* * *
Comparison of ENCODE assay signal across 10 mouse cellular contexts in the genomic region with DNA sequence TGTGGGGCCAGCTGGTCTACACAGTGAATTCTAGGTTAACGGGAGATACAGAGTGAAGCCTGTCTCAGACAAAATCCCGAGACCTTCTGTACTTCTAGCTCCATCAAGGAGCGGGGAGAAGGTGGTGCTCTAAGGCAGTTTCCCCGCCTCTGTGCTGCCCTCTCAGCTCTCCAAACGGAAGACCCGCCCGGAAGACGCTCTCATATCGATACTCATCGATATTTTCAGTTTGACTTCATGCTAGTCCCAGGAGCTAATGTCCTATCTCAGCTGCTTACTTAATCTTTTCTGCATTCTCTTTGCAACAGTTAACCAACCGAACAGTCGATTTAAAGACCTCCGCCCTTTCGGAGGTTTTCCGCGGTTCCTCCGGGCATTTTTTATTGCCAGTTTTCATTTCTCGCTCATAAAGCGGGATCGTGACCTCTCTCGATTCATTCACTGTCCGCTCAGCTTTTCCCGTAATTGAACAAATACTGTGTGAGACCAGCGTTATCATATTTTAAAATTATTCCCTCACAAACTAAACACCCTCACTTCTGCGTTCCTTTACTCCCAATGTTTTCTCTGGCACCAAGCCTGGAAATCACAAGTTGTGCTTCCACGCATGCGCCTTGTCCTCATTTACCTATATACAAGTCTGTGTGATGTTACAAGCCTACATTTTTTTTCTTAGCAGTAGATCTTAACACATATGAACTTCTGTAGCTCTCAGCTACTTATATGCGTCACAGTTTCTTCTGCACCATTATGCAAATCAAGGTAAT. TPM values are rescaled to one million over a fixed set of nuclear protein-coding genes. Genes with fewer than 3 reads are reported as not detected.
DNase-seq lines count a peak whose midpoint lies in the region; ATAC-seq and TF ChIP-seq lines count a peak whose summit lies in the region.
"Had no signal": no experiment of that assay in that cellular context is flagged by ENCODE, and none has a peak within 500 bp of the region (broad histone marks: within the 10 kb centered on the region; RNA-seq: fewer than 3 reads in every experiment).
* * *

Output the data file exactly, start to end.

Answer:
Comparison of ENCODE assay signal across 10 mouse cellular contexts in the genomic region with DNA sequence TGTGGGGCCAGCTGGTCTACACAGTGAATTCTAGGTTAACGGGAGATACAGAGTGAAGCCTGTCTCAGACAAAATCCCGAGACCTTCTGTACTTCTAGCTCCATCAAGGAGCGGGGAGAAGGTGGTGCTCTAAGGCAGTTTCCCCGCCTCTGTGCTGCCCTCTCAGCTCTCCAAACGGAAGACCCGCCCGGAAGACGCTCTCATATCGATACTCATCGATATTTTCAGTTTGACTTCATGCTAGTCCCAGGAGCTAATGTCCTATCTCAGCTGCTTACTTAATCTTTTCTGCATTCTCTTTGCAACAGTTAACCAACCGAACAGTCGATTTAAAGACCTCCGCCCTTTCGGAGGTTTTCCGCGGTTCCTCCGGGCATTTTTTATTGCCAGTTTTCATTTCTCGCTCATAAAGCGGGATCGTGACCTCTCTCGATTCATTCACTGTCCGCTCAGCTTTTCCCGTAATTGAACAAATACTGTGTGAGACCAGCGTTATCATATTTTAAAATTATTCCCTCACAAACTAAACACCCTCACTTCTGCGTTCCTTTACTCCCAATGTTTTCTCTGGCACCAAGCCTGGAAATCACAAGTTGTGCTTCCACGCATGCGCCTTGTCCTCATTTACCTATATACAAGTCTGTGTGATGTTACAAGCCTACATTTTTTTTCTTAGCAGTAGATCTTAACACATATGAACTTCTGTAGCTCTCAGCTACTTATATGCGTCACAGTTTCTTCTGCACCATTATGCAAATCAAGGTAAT. TPM values are rescaled to one million over a fixed set of nuclear protein-coding genes. Genes with fewer than 3 reads are reported as not detected.
DNase-seq lines count a peak whose midpoint lies in the region; ATAC-seq and TF ChIP-seq lines count a peak whose summit lies in the region.
"Had no signal": no experiment of that assay in that cellular context is flagged by ENCODE, and none has a peak within 500 bp of the region (broad histone marks: within the 10 kb centered on the region; RNA-seq: fewer than 3 reads in every experiment).